Native millet is a relatively desirable grass in ribbon grass pastures. It is of intermediate value in Mitchell grass pastures. It is a good coloniser of degraded black soil (5.7MB PDF) country. Native millet dominating a previously degraded Mitchell grass pasture can indicate that pasture condition is improving.
Acceptability to cattle and nutritional value are variable, though it is readily grazed when green and may be a preferred species on lighter soils. Grazed plants can provide good feed well into the dry season, when cattle will return to previously grazed plants for the relatively nutritious new shoots.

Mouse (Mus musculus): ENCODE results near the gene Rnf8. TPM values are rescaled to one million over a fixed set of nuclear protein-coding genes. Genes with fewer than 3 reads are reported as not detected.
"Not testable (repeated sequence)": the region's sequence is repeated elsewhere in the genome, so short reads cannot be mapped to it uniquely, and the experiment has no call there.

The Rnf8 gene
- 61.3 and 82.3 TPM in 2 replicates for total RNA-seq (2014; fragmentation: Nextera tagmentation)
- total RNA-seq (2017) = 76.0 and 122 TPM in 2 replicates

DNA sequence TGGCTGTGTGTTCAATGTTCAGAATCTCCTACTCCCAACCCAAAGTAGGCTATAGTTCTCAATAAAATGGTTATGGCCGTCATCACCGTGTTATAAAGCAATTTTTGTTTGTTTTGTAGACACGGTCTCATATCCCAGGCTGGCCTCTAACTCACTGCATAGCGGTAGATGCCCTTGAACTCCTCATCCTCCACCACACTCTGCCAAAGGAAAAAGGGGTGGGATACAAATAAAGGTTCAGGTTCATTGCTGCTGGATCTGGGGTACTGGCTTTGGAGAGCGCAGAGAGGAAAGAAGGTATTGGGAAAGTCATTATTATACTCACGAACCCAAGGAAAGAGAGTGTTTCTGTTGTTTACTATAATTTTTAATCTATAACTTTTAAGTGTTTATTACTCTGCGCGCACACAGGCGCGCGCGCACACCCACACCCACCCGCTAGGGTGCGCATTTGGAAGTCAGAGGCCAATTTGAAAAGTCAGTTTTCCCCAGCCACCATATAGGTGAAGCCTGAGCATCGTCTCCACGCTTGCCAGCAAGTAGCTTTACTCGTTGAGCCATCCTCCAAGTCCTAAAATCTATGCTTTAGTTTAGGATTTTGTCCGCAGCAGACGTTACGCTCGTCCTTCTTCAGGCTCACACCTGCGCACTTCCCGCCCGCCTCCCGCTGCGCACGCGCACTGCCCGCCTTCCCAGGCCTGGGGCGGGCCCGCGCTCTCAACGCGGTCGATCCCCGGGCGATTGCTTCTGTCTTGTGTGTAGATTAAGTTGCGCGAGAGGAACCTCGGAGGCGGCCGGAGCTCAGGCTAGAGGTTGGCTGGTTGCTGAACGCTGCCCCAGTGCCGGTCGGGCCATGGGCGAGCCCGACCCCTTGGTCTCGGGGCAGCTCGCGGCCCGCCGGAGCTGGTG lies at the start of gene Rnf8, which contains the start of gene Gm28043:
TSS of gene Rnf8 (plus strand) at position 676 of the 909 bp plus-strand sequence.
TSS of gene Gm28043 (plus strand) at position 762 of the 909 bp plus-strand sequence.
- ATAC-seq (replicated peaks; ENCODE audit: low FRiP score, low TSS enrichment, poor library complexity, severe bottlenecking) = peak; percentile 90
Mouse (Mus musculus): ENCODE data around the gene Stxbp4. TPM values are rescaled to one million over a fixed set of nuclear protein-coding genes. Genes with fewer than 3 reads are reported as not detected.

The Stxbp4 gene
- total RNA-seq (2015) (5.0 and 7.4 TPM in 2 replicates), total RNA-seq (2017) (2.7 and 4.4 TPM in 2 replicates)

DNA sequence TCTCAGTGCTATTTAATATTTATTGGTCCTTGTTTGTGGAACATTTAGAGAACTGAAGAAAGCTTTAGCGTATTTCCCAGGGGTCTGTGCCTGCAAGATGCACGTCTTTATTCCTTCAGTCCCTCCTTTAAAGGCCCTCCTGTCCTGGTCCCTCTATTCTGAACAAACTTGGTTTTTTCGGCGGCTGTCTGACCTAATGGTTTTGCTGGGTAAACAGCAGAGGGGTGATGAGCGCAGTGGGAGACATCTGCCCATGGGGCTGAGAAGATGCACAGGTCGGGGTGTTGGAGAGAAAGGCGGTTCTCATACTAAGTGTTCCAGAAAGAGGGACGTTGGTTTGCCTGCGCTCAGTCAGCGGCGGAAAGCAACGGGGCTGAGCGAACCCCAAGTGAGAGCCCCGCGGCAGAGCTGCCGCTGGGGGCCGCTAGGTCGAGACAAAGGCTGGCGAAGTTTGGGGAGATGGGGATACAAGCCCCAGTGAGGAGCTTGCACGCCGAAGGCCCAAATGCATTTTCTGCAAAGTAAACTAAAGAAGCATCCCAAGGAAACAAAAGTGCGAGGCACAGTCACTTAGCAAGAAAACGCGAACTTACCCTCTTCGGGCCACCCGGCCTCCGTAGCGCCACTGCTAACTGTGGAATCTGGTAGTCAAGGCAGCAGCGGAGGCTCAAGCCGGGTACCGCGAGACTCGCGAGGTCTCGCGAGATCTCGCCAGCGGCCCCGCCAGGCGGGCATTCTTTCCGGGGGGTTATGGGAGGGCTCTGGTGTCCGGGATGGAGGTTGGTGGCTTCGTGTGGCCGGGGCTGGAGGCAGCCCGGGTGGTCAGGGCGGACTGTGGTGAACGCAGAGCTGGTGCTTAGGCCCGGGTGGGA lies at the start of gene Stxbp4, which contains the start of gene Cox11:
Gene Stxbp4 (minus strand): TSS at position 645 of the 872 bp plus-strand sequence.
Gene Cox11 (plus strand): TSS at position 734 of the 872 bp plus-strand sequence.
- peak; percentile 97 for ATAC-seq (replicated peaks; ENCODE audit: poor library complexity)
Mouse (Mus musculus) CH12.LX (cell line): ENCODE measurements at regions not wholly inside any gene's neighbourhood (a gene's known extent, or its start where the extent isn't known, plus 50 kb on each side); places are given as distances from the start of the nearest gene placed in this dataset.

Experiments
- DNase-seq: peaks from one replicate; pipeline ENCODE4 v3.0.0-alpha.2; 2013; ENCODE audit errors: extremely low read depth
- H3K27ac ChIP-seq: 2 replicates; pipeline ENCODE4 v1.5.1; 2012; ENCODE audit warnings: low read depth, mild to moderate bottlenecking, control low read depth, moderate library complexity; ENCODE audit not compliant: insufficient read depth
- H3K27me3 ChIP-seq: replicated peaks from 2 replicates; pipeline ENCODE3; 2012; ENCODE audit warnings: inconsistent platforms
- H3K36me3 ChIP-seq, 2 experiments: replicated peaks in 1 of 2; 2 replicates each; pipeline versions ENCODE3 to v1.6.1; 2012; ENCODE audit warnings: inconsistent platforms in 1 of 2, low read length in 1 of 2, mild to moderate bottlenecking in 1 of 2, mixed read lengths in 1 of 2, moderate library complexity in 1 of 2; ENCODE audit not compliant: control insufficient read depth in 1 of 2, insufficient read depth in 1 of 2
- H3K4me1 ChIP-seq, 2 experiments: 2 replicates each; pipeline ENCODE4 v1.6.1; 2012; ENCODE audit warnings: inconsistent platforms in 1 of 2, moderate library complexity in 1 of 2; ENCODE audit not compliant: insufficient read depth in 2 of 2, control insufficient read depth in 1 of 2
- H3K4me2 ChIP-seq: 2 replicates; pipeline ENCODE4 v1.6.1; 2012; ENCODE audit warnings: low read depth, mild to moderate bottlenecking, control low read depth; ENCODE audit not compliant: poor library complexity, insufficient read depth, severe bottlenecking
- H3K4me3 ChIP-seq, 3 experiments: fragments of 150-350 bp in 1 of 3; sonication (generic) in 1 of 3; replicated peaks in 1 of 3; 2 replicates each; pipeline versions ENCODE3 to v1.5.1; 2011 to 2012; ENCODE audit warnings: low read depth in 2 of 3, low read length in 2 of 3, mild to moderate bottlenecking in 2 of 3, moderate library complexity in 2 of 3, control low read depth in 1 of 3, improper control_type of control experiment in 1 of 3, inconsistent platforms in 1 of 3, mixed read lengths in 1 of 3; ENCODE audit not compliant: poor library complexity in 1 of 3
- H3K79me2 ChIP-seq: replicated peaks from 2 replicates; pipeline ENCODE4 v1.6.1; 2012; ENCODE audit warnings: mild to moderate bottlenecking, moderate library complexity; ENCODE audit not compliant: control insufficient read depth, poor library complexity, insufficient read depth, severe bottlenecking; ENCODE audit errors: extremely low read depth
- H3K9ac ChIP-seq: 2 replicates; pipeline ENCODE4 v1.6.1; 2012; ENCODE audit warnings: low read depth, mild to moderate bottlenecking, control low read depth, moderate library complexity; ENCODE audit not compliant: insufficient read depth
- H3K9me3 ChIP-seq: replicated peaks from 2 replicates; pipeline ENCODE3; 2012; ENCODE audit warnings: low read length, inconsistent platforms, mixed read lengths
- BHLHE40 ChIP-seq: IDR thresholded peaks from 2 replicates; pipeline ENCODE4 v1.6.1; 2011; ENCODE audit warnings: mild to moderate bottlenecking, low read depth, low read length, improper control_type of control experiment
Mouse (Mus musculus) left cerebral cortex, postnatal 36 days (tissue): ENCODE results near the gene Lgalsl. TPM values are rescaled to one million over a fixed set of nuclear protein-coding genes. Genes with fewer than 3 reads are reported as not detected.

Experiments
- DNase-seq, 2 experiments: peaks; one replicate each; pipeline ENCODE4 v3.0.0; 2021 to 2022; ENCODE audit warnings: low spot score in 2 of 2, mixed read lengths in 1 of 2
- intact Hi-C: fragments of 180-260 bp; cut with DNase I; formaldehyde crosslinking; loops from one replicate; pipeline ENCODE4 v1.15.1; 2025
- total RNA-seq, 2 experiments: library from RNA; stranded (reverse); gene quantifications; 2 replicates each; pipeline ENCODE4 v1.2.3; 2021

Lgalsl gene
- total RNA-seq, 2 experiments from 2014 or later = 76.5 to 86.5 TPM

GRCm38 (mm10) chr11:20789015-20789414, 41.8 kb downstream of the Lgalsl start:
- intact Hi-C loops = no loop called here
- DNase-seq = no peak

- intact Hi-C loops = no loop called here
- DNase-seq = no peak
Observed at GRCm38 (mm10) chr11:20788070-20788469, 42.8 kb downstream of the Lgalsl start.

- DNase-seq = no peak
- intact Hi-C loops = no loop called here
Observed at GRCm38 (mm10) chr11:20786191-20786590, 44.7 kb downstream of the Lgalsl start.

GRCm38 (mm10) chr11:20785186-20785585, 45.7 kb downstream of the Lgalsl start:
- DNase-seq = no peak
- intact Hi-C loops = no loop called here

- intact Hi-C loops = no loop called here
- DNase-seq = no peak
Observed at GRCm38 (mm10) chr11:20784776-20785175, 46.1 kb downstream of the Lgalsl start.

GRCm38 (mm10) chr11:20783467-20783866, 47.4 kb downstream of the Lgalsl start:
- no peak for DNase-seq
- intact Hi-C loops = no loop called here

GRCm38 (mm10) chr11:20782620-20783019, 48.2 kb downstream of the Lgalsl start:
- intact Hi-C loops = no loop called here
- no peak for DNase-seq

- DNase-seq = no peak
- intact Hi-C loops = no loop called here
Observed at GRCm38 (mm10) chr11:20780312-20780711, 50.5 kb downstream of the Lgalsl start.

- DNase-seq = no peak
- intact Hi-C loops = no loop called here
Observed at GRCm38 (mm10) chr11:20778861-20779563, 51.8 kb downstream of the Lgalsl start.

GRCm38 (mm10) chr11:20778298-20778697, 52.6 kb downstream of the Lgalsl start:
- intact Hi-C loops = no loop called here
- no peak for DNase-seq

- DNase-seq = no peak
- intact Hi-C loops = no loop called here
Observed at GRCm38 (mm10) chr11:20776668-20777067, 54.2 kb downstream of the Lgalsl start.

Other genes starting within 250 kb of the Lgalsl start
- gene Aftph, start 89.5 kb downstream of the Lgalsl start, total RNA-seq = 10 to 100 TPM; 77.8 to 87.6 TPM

Native millet is a coarse, tussock-forming native grass that can form large clumps. It usually grows 50–100cm tall. The stems are thick and hollow. The broad flat-leaf blades have sharp edges and taper off to a pointed end. The leaves stick straight up at first but may twist and curl as they hay off. The seed head is spread out with very small paired spikelets at the end of most branchlets. The seed head is pyramid-shaped and about as wide as it is long at its widest point; the entire structure falls off the plant at maturity and it rolls along with the wind.